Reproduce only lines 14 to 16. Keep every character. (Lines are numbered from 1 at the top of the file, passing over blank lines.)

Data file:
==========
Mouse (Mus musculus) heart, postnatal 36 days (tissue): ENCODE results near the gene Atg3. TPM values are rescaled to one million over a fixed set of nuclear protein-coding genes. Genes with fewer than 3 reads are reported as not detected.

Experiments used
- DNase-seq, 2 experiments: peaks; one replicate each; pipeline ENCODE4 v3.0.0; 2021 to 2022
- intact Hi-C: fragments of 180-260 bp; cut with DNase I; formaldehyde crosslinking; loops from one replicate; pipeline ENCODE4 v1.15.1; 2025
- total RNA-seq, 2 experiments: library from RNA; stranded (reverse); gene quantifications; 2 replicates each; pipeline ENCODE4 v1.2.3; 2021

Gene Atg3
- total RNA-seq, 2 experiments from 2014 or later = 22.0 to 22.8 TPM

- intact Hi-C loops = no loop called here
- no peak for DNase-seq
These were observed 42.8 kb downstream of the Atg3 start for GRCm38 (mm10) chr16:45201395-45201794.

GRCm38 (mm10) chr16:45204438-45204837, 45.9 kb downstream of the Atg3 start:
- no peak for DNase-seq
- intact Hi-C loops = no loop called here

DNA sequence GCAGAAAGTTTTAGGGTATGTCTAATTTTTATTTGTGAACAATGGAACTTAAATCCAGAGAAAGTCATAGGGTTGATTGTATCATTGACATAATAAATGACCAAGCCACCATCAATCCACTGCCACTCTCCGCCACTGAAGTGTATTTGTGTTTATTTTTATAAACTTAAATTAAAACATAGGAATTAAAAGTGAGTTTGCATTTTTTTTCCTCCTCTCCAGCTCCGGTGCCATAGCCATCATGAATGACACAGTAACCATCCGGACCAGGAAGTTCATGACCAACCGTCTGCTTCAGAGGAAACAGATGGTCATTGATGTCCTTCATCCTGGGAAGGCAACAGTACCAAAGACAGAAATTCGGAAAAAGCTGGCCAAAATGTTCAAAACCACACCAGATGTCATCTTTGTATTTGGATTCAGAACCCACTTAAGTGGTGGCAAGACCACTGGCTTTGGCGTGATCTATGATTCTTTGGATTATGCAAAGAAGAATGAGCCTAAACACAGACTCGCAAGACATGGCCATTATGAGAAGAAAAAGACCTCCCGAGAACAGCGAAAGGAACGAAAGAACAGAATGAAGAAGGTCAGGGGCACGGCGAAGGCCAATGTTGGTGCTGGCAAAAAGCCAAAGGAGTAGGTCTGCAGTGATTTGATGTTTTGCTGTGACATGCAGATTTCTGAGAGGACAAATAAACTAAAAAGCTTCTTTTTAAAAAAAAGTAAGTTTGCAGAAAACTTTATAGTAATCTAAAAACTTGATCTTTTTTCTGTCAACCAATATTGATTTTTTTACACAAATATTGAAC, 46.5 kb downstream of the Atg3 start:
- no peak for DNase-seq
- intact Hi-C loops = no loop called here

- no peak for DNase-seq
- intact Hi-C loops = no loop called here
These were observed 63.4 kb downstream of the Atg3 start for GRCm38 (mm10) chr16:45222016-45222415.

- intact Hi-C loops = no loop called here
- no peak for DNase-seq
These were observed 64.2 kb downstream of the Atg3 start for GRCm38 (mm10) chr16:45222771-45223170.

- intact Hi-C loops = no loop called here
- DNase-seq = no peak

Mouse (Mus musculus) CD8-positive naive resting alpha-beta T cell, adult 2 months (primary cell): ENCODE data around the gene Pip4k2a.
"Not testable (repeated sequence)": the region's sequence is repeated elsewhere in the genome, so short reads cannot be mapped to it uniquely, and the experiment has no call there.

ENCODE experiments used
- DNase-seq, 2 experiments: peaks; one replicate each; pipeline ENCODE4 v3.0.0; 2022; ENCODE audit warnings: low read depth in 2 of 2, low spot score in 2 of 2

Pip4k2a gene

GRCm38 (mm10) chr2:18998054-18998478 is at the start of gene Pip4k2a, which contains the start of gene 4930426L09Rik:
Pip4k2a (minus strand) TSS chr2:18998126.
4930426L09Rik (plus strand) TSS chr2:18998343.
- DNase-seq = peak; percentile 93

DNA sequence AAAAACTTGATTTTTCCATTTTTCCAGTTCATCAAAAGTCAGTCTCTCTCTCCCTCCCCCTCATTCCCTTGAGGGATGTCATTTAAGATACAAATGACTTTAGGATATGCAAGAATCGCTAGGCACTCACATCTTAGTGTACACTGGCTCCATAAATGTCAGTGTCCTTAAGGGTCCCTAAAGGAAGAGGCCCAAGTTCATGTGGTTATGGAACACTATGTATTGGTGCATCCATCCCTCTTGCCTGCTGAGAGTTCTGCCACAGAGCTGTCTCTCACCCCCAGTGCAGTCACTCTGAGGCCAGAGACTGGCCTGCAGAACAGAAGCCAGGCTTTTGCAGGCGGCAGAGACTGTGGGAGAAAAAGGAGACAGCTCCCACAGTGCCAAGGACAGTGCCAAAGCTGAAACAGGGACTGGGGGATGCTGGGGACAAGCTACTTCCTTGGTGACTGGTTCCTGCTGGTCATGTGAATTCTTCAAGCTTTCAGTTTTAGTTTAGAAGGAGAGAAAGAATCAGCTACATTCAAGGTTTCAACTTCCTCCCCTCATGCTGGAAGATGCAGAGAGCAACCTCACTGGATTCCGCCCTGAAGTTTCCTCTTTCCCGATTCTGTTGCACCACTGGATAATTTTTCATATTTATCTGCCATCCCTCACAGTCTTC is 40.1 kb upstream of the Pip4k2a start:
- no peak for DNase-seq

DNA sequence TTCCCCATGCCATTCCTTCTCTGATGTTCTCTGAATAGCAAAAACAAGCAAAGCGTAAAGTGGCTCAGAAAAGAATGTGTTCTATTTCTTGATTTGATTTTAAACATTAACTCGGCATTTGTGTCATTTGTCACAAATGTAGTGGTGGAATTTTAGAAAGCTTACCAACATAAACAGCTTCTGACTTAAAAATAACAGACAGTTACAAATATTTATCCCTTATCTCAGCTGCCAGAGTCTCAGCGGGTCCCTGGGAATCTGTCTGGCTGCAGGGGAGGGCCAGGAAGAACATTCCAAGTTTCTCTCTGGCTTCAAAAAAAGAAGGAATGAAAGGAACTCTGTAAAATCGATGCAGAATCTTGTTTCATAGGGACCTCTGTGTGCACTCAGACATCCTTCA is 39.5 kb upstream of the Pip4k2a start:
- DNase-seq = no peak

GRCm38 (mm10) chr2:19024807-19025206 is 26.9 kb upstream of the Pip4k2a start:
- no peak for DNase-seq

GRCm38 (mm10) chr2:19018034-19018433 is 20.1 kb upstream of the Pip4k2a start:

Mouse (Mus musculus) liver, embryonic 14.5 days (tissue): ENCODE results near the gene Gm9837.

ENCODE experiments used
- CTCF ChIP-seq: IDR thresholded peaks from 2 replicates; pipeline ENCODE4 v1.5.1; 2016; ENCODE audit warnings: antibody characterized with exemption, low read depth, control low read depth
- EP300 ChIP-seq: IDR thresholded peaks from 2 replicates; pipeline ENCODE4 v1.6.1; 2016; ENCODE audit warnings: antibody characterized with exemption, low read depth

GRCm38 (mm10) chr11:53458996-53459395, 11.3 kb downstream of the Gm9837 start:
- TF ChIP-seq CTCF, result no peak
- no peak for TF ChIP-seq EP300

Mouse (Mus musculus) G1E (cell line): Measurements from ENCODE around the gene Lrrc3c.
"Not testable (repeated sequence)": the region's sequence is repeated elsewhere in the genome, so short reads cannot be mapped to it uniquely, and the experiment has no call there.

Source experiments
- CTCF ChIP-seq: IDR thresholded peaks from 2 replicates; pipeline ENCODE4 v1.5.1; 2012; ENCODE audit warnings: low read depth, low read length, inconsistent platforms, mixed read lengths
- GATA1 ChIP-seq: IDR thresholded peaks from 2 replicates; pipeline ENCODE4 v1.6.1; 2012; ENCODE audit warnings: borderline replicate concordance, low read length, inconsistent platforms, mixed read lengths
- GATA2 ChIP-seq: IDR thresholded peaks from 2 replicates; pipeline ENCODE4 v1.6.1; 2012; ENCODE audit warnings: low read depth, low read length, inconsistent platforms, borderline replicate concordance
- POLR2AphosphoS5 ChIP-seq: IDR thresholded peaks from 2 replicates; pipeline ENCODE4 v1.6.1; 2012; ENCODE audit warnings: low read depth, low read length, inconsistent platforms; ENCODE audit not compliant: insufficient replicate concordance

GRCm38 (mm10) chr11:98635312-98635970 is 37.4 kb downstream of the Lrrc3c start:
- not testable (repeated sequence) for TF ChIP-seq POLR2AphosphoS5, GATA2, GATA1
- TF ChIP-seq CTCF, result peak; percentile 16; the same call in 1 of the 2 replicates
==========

DNA sequence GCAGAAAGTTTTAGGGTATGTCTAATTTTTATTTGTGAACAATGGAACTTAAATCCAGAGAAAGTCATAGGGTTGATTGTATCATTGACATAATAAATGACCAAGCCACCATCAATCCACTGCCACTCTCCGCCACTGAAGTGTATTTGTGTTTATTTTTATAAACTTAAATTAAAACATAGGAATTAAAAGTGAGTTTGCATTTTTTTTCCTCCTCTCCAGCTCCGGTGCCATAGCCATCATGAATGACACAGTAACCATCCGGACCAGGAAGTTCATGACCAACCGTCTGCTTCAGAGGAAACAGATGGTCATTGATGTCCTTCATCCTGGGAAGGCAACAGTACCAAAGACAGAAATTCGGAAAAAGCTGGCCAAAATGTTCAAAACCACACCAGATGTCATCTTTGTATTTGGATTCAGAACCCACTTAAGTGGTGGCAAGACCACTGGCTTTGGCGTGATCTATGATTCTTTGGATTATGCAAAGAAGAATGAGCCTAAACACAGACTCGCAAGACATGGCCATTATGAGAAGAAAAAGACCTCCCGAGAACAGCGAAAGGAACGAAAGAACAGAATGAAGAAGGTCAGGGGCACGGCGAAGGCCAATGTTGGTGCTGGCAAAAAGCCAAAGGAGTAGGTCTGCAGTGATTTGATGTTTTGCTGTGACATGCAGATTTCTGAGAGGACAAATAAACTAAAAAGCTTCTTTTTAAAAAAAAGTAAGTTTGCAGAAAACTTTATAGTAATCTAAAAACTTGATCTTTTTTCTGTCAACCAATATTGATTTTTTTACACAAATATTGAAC, 46.5 kb downstream of the Atg3 start:
- no peak for DNase-seq
- intact Hi-C loops = no loop called here